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| Last Updated:: 06/04/2017

India’s Most Polluted River Actually Bubbles with Toxic Foam












Nearly one billion Hindus worship the Yamuna River as a goddess. They consider it nearly as sacred as the mighty Ganges, and yet it is dying. The stretch that meanders through New Delhi teems with filth and toxins, and its surface bubbles with thick, white foam. “Visually, it’s beautiful, but when you get close to it, it’s just that horrible smell,” says Zacharie Rabehi. “It smells like shit. Toxic shit, chemical sewage—a bit of sulfur, a bit of human excrement.”




The French photographer never gave the pollution choking New Delhi much thought until last fall, when the smog got so bad the government declared a state of emergency and #MyRightToBreathe trended on Twitter. He spent November biking along the Mahatma Gandhi Road along the Yamuna River, stopping whenever something caught his eye.




It rarely took long. Vast stretches of the Yamuna, which originates high in the Himalayas and flows 855 miles to the Ganges River, are all but dead. Foam covers large swaths of the water, passersby cover their mouths and noses against the stench, yet the river holds a vital place in religious ceremonies. Rabehi saw people bathing near the cremation center Nigambodh Ghat, where mourners scatter their loved ones. “It’s to clean their soul, not their skin,” he says.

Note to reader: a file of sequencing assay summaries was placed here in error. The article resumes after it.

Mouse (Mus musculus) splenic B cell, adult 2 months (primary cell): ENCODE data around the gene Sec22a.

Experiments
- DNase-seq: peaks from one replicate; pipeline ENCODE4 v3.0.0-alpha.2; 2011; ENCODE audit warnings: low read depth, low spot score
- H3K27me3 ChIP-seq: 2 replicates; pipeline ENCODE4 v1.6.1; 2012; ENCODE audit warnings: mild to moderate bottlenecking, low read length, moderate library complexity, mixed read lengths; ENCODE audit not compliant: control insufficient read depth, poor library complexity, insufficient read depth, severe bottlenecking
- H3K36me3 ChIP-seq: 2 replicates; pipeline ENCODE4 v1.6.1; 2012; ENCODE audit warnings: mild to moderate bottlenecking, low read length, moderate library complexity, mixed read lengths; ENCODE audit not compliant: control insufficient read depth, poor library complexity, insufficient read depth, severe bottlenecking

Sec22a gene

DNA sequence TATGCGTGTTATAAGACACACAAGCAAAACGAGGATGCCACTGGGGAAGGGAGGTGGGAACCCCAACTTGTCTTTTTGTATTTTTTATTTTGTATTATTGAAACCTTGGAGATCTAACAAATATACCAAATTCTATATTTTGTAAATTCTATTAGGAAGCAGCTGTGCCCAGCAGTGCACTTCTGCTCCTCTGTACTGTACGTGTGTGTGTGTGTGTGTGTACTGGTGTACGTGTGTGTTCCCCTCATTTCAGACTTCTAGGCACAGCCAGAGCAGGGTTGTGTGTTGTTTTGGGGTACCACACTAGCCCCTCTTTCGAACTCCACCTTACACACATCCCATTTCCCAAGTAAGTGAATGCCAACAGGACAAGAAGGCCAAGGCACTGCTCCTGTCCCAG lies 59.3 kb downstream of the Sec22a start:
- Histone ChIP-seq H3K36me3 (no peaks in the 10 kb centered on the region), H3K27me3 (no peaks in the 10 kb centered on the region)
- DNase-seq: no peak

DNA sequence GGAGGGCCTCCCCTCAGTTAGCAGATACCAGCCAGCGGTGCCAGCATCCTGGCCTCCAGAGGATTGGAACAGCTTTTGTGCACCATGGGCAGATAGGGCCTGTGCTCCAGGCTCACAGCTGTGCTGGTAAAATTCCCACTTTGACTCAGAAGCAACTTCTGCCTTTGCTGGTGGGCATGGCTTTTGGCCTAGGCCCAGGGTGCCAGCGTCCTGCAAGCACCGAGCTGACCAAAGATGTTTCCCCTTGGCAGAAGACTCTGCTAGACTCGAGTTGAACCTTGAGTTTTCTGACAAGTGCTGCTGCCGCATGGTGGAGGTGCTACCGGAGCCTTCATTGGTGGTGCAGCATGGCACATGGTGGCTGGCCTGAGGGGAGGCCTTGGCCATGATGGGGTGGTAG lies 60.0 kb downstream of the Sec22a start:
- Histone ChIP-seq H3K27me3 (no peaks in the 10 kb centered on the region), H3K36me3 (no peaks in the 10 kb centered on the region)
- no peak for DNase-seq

The ethereal images in his series Toxic City also document the smog and trash choking the nation’s capital. He found couples snapping “smog selfies” at the airport, and sneaked into the 70-acre Ghazipur landfill aboard a trash truck that trundled up a 100-foot mountain of refuse. But the most striking images are on the Yamuna, a dying river that may have just been granted a reprieve. Last month, the High Court in Uttarakhand granted the Yamuna and Ganges rivers the same status as living humans, which means that harming or polluting the waterways is no different than harming a person.




Rabehi captures this harsh reality with an almost delicate air. In one image, a couple stands on a foamy shoreline praying to a goddess that, as Rabehi says, “is choking to death.” The court’s declaration may not be enough to save her, but it marks a start.